The Loops and Variations concert series is designed to appeal to fans of both music genres. 

Third Coast Percussion, a Chicago-based band, are set to hold the performance in collaboration with grit pop band Ghost Beach.

The event will also feature some of the newest pieces from composers such as Augusta Read Thomas' with the performance of Resounding Earth. In addition, Third Coast Percussion will perform Marc Mellits' Gravity, while Owen Clayton Condon's Fractalia will also be included as part of the show.

David Skidmore, a member of Third Coast Percussion, wrote a song called Percussion Quartet, which the band also plan to play.

The piece was inspired by the music of Meshuggah, a heavy metal band from Sweden.

In an interview with Classicalite, Mr Skidmore, said: "It may seem like a strange inspiration for concert music," Skidmore acknowledged,  "…but the thing that really caught my ear about this particular band, they have an unbelievably complicated and intricate rhythmic language in the music they write."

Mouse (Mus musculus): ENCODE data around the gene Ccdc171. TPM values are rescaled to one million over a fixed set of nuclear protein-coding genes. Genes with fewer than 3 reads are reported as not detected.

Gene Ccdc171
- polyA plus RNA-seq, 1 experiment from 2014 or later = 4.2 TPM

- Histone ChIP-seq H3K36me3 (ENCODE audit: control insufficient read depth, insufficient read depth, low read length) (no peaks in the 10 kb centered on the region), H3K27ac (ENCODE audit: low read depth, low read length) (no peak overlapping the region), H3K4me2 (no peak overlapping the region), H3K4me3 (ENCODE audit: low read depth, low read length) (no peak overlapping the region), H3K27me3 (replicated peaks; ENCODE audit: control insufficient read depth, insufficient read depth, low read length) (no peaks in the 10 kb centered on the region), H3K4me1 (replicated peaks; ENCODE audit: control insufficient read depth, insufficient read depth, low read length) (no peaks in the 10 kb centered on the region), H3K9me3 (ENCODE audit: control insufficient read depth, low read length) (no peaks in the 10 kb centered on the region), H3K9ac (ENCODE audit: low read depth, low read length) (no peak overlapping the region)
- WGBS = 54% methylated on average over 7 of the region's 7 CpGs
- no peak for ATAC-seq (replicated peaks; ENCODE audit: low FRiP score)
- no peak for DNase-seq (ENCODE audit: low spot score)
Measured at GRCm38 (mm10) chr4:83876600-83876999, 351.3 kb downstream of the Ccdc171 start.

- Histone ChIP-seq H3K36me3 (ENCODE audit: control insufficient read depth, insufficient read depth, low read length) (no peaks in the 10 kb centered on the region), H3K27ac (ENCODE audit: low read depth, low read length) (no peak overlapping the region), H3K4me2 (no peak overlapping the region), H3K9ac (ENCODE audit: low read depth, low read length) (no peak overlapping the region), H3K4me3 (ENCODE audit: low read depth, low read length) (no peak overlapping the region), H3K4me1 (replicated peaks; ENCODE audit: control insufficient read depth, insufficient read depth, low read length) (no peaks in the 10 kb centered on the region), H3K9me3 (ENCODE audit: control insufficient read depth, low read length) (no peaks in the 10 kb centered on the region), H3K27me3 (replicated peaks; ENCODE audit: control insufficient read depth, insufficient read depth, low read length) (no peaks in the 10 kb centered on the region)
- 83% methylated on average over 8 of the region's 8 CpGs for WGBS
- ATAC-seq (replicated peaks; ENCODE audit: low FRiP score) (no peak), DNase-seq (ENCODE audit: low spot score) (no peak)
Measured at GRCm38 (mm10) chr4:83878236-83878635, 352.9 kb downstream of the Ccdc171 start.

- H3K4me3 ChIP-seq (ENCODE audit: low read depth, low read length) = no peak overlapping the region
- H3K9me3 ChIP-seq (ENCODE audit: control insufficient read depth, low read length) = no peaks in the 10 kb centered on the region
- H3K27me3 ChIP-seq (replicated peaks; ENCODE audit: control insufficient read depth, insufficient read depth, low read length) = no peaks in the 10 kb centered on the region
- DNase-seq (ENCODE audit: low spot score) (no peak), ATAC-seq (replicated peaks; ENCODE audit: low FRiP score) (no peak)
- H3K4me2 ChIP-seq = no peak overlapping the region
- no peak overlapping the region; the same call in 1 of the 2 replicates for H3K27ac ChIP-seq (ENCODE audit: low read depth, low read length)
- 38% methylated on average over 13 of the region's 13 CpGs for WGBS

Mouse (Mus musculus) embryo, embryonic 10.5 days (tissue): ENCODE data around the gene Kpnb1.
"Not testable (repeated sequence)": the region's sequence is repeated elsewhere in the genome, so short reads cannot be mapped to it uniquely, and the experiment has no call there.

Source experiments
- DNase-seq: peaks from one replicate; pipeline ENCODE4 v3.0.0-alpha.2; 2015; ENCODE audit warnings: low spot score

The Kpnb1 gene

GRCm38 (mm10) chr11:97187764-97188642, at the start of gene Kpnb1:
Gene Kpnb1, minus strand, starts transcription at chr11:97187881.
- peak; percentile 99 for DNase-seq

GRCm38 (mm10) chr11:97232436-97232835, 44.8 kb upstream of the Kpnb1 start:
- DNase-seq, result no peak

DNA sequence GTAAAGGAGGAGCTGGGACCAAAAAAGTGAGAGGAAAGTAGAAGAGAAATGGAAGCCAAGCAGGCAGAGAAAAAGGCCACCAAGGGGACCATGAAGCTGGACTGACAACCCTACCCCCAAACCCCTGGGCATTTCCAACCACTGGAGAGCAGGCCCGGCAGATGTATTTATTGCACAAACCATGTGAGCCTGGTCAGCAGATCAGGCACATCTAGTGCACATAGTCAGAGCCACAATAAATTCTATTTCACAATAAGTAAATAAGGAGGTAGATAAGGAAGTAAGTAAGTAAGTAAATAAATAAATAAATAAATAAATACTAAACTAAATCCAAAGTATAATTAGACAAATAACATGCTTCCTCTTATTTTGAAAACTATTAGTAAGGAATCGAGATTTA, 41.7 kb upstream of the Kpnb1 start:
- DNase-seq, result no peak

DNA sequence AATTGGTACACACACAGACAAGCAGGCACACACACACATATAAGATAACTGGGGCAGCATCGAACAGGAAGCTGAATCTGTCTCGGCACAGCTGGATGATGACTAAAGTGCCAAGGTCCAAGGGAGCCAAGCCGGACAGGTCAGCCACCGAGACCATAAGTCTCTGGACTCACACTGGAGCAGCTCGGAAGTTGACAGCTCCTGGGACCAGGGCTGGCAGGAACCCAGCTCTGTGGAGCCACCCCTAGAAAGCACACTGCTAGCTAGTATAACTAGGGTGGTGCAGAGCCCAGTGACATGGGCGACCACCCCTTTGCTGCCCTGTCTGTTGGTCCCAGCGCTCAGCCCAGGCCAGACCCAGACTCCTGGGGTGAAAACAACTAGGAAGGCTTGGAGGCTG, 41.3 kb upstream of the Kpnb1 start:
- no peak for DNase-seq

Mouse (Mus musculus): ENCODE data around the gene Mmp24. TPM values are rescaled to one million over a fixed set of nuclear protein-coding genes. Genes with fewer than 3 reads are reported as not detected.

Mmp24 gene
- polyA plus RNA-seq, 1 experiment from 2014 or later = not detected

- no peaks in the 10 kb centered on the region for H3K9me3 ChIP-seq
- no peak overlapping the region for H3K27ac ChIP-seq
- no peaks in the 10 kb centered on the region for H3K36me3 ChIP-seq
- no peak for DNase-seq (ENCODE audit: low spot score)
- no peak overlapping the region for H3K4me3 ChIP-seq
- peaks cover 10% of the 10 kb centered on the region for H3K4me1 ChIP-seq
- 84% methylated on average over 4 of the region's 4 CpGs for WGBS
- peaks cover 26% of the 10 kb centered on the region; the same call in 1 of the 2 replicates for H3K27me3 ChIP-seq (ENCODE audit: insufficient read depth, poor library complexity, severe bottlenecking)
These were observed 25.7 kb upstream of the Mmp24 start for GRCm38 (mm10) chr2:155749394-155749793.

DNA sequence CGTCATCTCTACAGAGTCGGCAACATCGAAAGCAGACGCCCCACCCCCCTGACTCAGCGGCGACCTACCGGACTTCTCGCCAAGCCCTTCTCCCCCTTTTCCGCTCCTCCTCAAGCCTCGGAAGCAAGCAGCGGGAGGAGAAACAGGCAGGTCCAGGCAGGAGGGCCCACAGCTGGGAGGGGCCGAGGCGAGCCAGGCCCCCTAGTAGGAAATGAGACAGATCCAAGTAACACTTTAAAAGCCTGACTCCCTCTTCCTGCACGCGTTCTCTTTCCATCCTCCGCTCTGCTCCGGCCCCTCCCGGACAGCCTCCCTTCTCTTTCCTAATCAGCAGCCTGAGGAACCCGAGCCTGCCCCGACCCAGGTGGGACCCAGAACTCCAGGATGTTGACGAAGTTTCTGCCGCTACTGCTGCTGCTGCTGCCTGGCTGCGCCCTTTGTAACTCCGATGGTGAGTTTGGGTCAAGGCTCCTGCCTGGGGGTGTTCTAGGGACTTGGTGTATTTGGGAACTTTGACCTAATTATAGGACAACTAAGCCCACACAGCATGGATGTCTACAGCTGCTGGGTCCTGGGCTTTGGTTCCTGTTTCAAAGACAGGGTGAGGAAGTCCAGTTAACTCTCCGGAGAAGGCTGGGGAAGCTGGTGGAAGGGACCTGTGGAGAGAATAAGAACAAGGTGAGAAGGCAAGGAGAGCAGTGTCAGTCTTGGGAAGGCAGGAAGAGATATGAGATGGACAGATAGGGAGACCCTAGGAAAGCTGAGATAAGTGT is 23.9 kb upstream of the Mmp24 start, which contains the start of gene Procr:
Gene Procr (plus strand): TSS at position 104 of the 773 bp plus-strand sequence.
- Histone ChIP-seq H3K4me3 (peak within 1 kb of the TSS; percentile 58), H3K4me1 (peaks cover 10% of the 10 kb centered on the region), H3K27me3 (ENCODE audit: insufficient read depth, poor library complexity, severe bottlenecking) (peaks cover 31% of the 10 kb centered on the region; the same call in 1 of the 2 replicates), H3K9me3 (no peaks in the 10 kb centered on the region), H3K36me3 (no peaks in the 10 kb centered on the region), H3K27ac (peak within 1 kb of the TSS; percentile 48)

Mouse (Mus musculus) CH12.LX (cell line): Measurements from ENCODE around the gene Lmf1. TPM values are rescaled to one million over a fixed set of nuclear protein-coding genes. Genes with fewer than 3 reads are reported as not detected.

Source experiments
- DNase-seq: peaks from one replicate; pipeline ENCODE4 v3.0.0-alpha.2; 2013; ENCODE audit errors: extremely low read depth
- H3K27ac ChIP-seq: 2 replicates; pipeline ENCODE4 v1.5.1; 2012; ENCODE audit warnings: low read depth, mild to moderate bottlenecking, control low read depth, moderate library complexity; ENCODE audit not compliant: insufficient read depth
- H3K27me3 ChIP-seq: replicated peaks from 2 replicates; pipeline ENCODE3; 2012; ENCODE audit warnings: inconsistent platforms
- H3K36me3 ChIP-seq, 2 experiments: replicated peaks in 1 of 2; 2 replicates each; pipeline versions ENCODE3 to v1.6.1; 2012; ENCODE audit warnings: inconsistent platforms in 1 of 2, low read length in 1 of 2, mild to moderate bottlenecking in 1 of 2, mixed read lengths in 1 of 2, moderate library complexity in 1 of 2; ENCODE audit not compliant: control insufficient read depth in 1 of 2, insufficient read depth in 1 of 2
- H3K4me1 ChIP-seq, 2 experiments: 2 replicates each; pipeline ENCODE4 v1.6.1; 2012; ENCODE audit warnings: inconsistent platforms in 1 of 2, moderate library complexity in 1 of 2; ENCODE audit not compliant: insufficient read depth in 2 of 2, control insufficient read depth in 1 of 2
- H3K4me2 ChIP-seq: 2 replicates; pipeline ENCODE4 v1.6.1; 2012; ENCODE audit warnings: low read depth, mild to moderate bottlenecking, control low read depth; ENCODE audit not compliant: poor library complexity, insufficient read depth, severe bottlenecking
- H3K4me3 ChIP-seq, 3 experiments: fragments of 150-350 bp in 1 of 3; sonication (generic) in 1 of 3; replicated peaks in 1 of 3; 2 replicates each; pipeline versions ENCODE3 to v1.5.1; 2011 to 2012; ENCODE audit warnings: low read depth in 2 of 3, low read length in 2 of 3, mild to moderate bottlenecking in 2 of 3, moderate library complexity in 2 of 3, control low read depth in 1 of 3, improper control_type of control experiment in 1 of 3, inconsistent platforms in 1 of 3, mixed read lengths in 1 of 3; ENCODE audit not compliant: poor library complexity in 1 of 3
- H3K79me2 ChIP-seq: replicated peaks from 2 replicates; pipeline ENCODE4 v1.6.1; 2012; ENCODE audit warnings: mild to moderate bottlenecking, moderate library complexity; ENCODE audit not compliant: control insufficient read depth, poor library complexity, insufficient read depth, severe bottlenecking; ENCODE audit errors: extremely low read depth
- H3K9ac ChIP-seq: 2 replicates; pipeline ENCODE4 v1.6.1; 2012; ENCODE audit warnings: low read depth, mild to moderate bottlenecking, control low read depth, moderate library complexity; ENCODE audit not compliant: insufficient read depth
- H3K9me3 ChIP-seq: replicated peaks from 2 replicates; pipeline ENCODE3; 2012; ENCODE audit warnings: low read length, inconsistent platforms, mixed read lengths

He added that the piece came about as a result of trying to find his own versions of the complex rhythms of Meshuggah.
Instruments used in the performance of the piece will include two marimbas, two drums and other assorted percussion instruments.

During an interview published on the same website, Chris Chalupsky, lead curator of Loops & Variations, said "David and Rob from Third Coast Percussion really understand this series, and are pretty open to being paired with a band like Ghost Beach, who is not an artist that they would normally share a stage with, but they have that understanding of how [such a pairing] can work."

A variety of other sounds will also be included in the piece, such as Tibetan Bells, Burmese spinning bells and bells from Northern India.

A concert is expected to be held today at Chicago's Millennium Park and will be an interesting fusion between electronica and contemporary classical music. The Loops and Variations concert series is designed to appeal to fans of both music genres. 

Posted in Uncategorized

Recent Comments